Based on these conversations, City Press established that a number of the creative accounting loopholes for taking money offshore have been closed by Sars and the SA Reserve Bank over the past 10 years.

Still, stories of suitcases filled with money, bags of diamonds and undeclared art sold overseas persist.

Some of the favourite loopholes that have now been closed include buying properties in the Seychelles, lending money interest free to offshore-based trusts and purchasing shipping containers, which would be leased to international shipping companies: the revenue generated would not be repatriated to South Africa.

A financial adviser, who claimed to have nothing to do with “grey money”, said it was a warning sign if a client owned property in the Seychelles.

“All Seychelles properties owned by South Africans are dodgy,” said the adviser.

The adviser said financial sector players caught facilitating the illegal transfer of funds offshore for a client could face a fine of R10?million and up to 10 years in jail. For this reason, many such transactions would be discussed in the offices of high-profile lawyers under the protection of lawyer-client confidentiality.

“It’s not normally the big law firms – a client doesn’t want to involve a whole firm in a matter like that – it’s the successful law firms of individual lawyers where these meetings take place.”

Naturally, the people involved were cagey, said one private banker, because these transactions were conducted on behalf of wealthy, high-profile clients, plus the Reserve Bank was on to some of their “wily ways”.

“The Reserve Bank is not something you want to play with,” he said. “Twenty years ago, you could get away with it, not any more.”

Reserve Bank spokesperson Hlengani Mathebula said there had been two amnesty periods for South Africans who had illegally taken money offshore, the first in 2003 and the other in 2011.

“The Reserve Bank is aware of schemes used to illegally transfer funds out of South Africa and measures are in place to detect and deal with such schemes and loopholes,” he said.

Mathebula said the central bank’s financial surveillance department used an electronic reporting system, which captured details of all cross-border payments made or receipts emanating from cross-border transactions.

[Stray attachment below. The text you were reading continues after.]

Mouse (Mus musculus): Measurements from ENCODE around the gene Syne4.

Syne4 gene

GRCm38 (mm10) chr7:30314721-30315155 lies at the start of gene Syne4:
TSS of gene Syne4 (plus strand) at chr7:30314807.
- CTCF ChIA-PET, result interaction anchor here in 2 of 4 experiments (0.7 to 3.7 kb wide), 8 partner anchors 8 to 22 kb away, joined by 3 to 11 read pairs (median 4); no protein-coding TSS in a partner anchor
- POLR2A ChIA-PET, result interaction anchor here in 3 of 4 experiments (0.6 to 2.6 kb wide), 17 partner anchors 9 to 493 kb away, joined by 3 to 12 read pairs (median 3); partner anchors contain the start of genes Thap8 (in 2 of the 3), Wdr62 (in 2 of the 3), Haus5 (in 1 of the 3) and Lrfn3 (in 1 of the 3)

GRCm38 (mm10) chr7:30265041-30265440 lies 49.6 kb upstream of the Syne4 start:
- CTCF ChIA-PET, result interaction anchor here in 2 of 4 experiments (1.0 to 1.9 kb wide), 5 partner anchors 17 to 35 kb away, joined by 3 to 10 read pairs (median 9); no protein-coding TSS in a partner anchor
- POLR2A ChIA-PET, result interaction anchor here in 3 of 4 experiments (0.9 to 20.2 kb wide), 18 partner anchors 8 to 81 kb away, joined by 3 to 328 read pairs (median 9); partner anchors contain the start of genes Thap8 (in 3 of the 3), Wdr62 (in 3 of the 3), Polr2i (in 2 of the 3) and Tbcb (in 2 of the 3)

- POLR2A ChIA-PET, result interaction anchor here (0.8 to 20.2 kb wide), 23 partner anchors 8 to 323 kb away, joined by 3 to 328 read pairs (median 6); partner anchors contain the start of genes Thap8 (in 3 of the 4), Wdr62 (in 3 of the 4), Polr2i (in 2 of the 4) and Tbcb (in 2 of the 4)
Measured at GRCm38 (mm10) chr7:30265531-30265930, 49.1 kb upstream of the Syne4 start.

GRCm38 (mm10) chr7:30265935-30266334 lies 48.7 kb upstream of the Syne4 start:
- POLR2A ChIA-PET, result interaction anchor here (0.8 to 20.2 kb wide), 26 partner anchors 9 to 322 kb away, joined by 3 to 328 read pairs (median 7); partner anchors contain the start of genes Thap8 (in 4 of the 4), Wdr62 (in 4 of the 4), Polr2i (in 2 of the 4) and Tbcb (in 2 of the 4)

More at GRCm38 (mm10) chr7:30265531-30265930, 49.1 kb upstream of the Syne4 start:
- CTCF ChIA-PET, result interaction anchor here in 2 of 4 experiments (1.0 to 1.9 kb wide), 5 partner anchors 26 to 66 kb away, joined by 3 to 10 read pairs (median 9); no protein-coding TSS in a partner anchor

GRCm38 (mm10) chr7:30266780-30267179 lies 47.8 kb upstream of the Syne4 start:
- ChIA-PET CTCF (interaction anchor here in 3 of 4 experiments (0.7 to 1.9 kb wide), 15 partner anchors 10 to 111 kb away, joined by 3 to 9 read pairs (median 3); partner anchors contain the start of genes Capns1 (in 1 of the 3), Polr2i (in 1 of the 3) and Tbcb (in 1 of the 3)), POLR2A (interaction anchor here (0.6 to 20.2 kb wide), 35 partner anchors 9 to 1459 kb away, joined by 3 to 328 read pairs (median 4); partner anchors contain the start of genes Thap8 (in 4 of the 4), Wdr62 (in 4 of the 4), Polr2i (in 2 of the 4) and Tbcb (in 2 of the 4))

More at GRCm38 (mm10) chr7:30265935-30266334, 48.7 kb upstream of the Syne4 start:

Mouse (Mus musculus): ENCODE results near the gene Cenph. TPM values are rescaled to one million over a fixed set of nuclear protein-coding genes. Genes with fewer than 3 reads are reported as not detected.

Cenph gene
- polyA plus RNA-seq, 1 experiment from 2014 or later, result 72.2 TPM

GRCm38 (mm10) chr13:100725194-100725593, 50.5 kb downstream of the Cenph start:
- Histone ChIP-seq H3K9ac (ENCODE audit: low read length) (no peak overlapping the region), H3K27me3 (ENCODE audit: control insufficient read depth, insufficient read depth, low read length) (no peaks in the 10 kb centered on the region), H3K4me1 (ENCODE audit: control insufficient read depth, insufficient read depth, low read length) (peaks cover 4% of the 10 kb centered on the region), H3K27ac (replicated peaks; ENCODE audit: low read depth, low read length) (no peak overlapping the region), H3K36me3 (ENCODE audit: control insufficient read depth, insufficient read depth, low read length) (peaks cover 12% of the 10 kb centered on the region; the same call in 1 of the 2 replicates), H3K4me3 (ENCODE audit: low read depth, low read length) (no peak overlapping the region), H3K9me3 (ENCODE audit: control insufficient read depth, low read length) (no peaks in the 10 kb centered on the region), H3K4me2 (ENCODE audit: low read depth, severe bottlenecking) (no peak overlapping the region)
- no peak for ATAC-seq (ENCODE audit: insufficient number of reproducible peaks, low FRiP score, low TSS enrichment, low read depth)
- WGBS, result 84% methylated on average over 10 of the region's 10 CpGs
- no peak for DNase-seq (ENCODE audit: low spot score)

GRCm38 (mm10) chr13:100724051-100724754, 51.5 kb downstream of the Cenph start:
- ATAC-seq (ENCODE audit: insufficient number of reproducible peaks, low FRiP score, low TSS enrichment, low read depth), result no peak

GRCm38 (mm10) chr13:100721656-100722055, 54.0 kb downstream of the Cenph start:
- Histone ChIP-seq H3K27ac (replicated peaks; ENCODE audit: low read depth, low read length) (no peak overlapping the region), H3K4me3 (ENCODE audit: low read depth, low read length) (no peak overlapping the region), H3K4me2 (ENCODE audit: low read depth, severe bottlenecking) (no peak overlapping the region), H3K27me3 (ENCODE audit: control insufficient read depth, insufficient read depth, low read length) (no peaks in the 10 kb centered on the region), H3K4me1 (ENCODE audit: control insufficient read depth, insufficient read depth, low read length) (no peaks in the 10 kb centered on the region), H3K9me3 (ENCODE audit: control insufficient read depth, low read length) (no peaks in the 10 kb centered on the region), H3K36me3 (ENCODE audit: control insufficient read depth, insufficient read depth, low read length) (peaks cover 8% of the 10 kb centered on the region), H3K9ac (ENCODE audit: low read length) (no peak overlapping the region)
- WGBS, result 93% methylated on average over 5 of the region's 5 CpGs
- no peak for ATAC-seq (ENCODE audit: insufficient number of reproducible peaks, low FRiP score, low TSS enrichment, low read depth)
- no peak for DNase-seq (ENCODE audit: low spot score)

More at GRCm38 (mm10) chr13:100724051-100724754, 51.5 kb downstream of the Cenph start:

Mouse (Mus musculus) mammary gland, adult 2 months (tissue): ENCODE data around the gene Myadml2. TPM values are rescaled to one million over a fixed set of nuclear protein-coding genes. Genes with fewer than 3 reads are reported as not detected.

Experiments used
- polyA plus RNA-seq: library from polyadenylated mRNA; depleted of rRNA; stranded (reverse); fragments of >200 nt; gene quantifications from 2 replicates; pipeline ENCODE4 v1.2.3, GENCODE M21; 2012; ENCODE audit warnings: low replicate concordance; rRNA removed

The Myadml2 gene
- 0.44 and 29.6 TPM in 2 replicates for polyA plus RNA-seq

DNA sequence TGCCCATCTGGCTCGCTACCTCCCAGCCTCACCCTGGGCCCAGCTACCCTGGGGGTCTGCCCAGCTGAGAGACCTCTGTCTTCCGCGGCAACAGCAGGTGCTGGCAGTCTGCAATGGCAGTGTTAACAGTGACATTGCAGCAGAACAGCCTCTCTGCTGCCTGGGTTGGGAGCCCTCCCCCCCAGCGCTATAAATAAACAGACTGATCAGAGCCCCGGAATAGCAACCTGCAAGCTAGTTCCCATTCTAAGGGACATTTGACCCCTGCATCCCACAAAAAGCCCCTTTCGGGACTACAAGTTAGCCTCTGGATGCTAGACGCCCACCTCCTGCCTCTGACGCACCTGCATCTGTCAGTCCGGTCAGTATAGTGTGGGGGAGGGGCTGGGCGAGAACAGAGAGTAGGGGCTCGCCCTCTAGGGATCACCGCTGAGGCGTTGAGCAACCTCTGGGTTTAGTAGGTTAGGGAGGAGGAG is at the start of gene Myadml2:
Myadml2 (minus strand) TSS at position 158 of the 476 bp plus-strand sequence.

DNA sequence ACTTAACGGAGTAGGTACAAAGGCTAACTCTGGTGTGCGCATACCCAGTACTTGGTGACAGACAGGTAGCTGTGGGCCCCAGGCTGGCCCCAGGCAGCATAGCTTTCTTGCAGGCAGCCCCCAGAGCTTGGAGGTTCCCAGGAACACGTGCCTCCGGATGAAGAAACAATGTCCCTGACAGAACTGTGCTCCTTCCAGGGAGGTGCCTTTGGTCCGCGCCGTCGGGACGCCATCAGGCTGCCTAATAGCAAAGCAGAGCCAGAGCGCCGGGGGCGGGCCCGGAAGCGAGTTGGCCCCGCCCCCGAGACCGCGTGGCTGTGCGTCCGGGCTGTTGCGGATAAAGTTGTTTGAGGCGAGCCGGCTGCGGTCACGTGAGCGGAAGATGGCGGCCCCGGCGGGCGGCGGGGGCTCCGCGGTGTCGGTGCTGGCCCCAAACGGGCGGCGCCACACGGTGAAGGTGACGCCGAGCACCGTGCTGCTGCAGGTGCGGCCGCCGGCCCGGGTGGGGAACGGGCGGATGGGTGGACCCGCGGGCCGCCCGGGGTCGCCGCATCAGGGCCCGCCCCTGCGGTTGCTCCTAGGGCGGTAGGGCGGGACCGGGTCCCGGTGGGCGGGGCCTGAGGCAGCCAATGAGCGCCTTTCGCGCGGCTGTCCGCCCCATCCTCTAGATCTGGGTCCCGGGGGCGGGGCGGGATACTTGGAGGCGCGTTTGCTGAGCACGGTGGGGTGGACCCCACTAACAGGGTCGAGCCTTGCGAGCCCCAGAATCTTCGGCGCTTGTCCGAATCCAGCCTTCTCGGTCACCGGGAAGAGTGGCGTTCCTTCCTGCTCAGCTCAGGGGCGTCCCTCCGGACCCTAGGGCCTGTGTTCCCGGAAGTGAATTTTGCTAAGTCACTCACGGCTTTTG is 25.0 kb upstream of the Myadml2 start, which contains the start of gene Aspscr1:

Currently, South Africans are permitted to take R4?million overseas a year, plus a R1?million discretionary allowance that could be used for travel, study, wedding expenses, gifts or donations.

One popular avenue still used to get money offshore is the art market.

A source with knowledge of how this is done told City Press that family trusts were often used to get valuable South African art offshore.

“It may be unethical, but it is usually done legally through a series of loopholes to avoid paying local tax,” said the source. “I imagine most pricy William Kentridge works are bought from South Africans abroad.

“If the works are shipped over, this is done at nominal rates, with the contents cited as ‘exhibition posters’, for example, to avoid entry levies based on true values,” said the source. “The art world is completely unregulated in South Africa and around the world.”

Last month, a Kentridge drawing sold for R4?million, and last year a series of bronze sculptures by the artist sold for R16?million.

In October 2010, a portrait by South African artist Irma Stern was sold in South Africa for R12?million.

Two weeks later, it was sold on auction in London for R26.4?million.

Last night, Sapa-AP reported that former HSBC chairperson Stephen Green had resigned as chairperson of financial lobby group TheCityUK’s advisory council because of the scandal around the leaked HSBC documents. Green, who became a government trade minister after he left HSBC, declined to comment.